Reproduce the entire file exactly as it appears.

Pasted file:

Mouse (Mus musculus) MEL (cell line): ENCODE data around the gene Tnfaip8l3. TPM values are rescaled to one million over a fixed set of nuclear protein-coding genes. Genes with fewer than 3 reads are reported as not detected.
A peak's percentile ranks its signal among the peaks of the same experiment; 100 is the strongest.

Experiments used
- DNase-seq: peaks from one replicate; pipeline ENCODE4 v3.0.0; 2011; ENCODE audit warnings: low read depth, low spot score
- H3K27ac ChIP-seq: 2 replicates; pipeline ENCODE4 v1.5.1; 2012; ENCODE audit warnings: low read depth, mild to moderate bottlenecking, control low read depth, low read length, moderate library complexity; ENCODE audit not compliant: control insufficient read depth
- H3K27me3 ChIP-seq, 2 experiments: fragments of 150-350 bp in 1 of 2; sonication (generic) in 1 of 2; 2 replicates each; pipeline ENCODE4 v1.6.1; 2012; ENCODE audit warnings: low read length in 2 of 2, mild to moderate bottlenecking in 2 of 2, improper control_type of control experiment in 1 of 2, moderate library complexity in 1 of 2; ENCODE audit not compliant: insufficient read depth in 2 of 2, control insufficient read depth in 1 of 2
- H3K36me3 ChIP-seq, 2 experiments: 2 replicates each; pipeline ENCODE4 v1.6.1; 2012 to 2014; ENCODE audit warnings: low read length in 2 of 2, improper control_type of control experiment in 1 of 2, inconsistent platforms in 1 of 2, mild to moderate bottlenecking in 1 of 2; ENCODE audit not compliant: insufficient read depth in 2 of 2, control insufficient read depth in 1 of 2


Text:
Mouse (Mus musculus) MEL (cell line): ENCODE data around the gene Tnfaip8l3. TPM values are rescaled to one million over a fixed set of nuclear protein-coding genes. Genes with fewer than 3 reads are reported as not detected.
A peak's percentile ranks its signal among the peaks of the same experiment; 100 is the strongest.

Experiments used
- DNase-seq: peaks from one replicate; pipeline ENCODE4 v3.0.0; 2011; ENCODE audit warnings: low read depth, low spot score
- H3K27ac ChIP-seq: 2 replicates; pipeline ENCODE4 v1.5.1; 2012; ENCODE audit warnings: low read depth, mild to moderate bottlenecking, control low read depth, low read length, moderate library complexity; ENCODE audit not compliant: control insufficient read depth
- H3K27me3 ChIP-seq, 2 experiments: fragments of 150-350 bp in 1 of 2; sonication (generic) in 1 of 2; 2 replicates each; pipeline ENCODE4 v1.6.1; 2012; ENCODE audit warnings: low read length in 2 of 2, mild to moderate bottlenecking in 2 of 2, improper control_type of control experiment in 1 of 2, moderate library complexity in 1 of 2; ENCODE audit not compliant: insufficient read depth in 2 of 2, control insufficient read depth in 1 of 2
- H3K36me3 ChIP-seq, 2 experiments: 2 replicates each; pipeline ENCODE4 v1.6.1; 2012 to 2014; ENCODE audit warnings: low read length in 2 of 2, improper control_type of control experiment in 1 of 2, inconsistent platforms in 1 of 2, mild to moderate bottlenecking in 1 of 2; ENCODE audit not compliant: insufficient read depth in 2 of 2, control insufficient read depth in 1 of 2